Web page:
Widowed woman loses status as daughter-in-law in taxman’s eyes
Pilar Arriols being asked to return 7,300-euro break on inheritance levy
Pilar Arriols married Juan Fort in 1977. And, of course, that meant that Juan’s mother, María Palomo, became Pilar’s mother-in-law. Right? No, not as far as the Madrid taxman is concerned.
The regional tax authorities argue that Pilar is not legally María’s daughter-in-law, and therefore is not eligible for the tax break corresponding to kinship on the inheritance she was left, given that Juan died before his mother. Madrid is demanding that Pilar return 7,300 euros she deducted, on top of the 15,000 she originally paid in inheritance tax.
“This whole business has my stomach in knots,” Pilar told EL PAÍS. María had no other direct family apart from Juan, and the relationship between the two women was always close, as was María’s with her adopted granddaughter. During the final stage of her life, María was cared for by Pilar during a terminal illness, from which she died aged 94. Juan passed away three months earlier, also because of untreatable cancer. “She didn’t have anyone else and I looked after her,” says Pilar. “How can it be that the tax office says she has ceased to be my mother-in-law?”
María left a third of her 272,900-euro estate to Pilar, and the rest to her 24-year-old granddaughter. When declaring the inheritance, Pilar deducted 7,933 (rounded up to 8,000 under Madrid legislation) in tax for her condition of daughter-in-law, in accordance with Spanish law. But the Madrid authorities did not agree and presented an appeal against Pilar’s declaration. “Kinship is only maintained if at the time of the tax return the link that binds them survives,” said the authorities.
“If the marital connection disappears — be it through death or divorce — any parental relationship with either also disappears.” But this interpretation of the law, which in force in most Spanish regions, is questionable. Teresa Mata, a professor of Tax Law at the University of León who has written on the subject, says that behind the decision is a “clear interest” in collecting taxes.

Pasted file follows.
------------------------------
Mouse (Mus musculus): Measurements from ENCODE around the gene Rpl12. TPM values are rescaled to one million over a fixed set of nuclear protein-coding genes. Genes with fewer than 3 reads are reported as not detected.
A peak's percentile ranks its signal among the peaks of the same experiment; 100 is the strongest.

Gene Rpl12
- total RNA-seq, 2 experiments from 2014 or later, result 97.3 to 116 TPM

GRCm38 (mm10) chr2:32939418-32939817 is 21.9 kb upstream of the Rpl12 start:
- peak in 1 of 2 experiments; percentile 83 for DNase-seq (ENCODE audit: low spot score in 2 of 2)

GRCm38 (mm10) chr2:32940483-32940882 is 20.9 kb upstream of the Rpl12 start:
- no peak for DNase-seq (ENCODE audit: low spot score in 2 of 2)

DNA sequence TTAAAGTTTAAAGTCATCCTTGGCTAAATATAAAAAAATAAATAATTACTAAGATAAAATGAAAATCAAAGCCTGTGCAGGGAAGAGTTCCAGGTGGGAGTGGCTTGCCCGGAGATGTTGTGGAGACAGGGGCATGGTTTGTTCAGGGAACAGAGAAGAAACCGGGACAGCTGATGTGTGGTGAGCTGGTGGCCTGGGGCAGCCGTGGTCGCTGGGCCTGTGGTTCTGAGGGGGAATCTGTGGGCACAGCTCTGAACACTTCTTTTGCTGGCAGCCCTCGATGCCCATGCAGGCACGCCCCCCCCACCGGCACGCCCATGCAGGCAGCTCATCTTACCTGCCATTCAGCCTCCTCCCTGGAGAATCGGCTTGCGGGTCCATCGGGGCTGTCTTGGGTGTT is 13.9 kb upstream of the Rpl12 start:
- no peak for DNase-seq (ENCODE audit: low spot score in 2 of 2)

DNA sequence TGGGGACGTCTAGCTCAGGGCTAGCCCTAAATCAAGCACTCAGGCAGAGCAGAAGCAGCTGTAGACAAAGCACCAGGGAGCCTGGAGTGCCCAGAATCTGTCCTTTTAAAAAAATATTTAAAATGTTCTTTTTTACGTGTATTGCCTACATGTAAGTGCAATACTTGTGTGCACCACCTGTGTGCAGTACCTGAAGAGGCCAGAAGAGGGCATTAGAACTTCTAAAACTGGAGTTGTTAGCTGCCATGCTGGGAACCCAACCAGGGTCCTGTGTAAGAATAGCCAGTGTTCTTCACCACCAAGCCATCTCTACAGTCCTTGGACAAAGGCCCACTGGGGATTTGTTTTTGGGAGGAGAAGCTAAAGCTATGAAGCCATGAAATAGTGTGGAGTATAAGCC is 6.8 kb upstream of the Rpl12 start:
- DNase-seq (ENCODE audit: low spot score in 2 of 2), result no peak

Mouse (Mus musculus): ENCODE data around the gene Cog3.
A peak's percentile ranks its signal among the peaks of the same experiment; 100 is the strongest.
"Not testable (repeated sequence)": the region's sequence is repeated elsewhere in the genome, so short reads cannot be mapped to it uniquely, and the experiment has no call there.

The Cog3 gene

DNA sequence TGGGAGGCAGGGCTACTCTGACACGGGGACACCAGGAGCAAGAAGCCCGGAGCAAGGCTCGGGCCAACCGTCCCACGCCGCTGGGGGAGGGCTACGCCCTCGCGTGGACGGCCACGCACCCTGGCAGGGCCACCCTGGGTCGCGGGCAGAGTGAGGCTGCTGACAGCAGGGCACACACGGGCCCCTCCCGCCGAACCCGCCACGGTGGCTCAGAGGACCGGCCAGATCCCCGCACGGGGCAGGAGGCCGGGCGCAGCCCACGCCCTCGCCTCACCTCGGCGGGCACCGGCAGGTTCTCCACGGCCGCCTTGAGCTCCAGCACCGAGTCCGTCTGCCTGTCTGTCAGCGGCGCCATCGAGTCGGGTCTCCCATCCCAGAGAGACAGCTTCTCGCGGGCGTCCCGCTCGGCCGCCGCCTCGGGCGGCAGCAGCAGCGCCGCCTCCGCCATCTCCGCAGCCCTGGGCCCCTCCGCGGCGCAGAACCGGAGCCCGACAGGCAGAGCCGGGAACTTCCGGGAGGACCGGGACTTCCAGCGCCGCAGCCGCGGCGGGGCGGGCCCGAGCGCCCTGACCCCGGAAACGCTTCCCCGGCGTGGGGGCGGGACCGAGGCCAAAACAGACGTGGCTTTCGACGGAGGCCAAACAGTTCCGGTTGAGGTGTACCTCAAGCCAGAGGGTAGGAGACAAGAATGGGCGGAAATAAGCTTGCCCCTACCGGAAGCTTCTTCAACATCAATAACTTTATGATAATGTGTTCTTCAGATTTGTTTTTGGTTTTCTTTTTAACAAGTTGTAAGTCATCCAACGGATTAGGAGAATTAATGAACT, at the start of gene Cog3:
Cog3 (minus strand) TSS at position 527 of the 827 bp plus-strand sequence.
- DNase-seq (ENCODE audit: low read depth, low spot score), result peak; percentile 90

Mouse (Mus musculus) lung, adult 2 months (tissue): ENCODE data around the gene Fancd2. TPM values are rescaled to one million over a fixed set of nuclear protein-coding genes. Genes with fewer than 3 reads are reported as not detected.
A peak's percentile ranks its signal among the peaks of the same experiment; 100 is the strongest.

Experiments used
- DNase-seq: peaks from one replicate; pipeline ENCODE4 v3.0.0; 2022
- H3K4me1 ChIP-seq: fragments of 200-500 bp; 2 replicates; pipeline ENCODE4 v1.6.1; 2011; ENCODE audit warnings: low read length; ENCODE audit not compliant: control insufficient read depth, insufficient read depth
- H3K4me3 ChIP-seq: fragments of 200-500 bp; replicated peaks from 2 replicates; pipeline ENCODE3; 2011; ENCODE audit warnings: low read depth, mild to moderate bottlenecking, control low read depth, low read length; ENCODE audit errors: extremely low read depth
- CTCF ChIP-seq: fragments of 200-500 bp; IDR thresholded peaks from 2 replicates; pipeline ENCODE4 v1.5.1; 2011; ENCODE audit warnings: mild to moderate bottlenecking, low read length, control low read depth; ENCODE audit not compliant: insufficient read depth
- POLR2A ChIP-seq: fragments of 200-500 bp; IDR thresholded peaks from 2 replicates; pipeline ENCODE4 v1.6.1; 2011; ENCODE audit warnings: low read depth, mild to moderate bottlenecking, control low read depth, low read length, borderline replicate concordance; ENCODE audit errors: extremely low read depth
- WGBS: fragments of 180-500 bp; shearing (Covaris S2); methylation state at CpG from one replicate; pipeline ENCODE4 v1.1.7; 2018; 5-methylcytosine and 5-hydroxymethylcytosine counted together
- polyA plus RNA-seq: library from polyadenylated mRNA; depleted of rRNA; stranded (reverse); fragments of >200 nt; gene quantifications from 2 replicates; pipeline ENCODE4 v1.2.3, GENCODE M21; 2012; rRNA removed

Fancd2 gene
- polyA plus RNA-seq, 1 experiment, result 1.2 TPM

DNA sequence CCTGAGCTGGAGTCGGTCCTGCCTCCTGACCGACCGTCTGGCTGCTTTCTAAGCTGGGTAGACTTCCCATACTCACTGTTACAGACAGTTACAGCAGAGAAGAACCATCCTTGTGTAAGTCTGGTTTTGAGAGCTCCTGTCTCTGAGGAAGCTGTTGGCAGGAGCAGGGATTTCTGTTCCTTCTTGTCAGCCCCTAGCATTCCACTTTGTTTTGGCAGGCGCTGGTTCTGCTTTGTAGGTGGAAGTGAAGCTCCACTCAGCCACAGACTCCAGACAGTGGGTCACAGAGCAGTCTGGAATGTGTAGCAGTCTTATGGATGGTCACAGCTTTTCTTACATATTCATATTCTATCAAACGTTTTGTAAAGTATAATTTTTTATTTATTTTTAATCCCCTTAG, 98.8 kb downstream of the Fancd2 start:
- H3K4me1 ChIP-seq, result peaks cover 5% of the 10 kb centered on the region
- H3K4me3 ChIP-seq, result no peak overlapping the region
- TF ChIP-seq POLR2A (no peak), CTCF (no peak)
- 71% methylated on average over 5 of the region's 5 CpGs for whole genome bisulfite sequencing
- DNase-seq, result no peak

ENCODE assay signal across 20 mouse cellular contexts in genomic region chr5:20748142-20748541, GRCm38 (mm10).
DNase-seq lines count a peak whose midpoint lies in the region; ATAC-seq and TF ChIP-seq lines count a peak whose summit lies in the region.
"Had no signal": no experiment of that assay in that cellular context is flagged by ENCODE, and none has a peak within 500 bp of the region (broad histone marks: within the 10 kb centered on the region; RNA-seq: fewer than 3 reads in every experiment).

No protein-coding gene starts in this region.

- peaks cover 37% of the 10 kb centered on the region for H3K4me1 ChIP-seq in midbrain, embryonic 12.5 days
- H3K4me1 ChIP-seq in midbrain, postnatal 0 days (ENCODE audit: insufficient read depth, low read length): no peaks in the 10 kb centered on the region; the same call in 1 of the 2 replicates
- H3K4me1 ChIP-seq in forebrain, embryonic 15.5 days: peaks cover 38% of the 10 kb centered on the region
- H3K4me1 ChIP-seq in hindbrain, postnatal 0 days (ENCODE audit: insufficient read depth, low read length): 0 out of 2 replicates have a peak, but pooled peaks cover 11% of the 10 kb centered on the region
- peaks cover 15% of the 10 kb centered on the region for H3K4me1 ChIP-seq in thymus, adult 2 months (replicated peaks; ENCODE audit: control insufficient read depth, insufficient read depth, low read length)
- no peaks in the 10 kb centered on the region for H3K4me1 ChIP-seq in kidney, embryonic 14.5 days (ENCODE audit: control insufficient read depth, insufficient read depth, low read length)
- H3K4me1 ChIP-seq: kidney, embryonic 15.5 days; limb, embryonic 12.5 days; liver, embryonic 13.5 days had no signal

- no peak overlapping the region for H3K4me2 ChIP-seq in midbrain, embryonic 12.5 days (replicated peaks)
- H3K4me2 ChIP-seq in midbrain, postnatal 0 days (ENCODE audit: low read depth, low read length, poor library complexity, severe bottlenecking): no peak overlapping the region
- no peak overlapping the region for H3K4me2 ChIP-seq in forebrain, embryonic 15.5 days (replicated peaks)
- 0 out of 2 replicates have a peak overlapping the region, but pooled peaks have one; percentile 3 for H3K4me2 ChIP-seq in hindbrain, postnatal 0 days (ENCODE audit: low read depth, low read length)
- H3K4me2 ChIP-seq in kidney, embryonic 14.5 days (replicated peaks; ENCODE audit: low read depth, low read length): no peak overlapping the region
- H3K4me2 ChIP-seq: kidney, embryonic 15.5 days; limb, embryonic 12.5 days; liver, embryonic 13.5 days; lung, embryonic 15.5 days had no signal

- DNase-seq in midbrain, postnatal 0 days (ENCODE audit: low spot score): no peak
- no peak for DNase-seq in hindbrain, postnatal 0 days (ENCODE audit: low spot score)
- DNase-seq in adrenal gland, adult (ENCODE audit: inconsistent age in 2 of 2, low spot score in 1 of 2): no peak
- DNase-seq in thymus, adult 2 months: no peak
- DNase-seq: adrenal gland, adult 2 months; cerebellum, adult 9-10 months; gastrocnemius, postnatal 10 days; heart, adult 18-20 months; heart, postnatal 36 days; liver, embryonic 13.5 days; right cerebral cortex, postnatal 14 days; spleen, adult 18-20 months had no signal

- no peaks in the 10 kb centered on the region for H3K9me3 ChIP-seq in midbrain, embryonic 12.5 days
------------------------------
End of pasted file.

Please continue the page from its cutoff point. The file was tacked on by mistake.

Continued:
“If the contributor does not appeal, the administration benefits and the person affected ends up paying more than they should under a just application of tax legislation,” she says.
José María Luzón Cuesta, a former deputy prosecutor at the Supreme Court, agrees. In an article from the judicial publication La Ley, Luzón defends the unbreakable nature of kinship by marriage. Debate is rife in the judiciary and court rulings in the last 10 years have fallen on both sides of the fence. Mata points out that one of the main reasons for the disparity in interpretation is the lack of national legislation over whether kinship by marriage ends with the union, or under what conditions.
Aragon last year modified its regional inheritance legislation to clarify that “family relationships through marriage are not lost by the death of the person that provides the link, unless there is a subsequent marriage.”
Lawyer Jorge Pecourt believes that under the civil code it can be interpreted that the death of an in-law means the end of the family connection, as it is the act of marriage that creates it. “However, from a social viewpoint and in the application of tax it would seem sensible that the family benefits are applied even if, technically, the link has been dissolved.”
For Pilar, who has taken the case to the Ombudsman’s Office, the legal debate is not the issue. “I believe in paying taxes and I pay them in good faith. But what has happened to me is different; it is an injustice.”